Error Handling

There is no sophisticated way of error handling in Appian using exceptions and throw and try-catch. In my honest opinion, there is also no need for this. We do low-code, and the levels of nested Expressions typically does not exceed three.

We might need a new approach when thinking about error handling. In my experience, it is a good idea to shift perspective from technical to business. So, as long as my Expression technically works, I can just accept errors. But as soon as a business relevant error occurs, you need to immediately stop any further processing.

I have seen many clients struggling with a fragile network infrastructure or unreliable APIs. I want to avoid making this into a problem of my Appian application. Third-party systems and APIs need to be monitored by the OPs department. I just have to make sure that my application does not make any wrong decisions because of missing data.

Guideline: An Expression handles business errors and accepts technical errors!


Check out some Expressions you wrote a year ago. Do you still immediately understand what it is doing, how, and why? And how much time did it take? This happens to every person who has been looking at this code in the meantime! Reduce that time by half!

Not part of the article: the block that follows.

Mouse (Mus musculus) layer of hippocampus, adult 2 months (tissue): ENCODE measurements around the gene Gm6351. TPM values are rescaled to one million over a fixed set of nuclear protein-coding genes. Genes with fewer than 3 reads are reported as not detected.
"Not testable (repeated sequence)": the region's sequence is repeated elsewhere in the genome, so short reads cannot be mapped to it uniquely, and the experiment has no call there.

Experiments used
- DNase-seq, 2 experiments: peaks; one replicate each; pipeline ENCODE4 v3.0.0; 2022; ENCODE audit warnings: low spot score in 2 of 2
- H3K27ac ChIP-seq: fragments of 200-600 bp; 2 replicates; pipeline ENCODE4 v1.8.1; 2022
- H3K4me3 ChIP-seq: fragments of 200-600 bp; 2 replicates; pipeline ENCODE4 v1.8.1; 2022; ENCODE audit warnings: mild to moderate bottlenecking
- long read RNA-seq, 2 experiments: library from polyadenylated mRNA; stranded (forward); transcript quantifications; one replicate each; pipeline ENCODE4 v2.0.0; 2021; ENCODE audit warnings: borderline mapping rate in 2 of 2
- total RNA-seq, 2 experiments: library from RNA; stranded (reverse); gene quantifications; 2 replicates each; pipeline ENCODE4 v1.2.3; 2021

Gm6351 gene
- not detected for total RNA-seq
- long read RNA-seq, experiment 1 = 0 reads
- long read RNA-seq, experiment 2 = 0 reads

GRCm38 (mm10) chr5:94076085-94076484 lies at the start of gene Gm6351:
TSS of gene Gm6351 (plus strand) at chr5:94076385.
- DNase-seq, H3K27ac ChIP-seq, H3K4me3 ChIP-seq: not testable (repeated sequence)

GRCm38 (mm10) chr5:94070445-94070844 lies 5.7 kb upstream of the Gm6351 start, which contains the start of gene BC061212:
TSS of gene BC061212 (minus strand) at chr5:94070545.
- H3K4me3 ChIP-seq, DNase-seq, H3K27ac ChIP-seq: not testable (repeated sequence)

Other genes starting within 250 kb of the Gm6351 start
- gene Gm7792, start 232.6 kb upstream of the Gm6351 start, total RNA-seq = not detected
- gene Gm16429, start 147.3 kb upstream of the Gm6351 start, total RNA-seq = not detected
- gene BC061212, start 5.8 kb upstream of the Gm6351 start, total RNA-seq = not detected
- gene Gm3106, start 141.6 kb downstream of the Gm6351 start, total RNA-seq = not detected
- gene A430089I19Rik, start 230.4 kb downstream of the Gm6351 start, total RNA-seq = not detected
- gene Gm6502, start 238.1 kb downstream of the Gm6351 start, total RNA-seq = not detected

Guideline: An Expression can easily be understood and refactored!


When you have a pro-code background, like I do, you probably love to build abstractions. I mean, in pro-code, you typically spend more time in solving technical challenges than solving actual business problems your users care about. This is what low-code is about. It relieves us from this burden of having to make tech work.

This also means, that we can relax a bit and implement applications in an agile way. Keep things simple and concentrate on the requirements of today instead of trying to guess the requirements of tomorrow. No worries, things become complex soon enough.

Guideline: An Expression implements today’s requirements in the most simple way!


Please consider this article as an impetus to think about your own approaches. You have a different background and experience than I do, and your clients, projects and teams are different. Maybe some of this is new to you, or some of it is already known. In conversations with other Appian developers, I too always get new thoughts that put my supposedly great approaches to the test.

In any case, I’m excited about your feedback.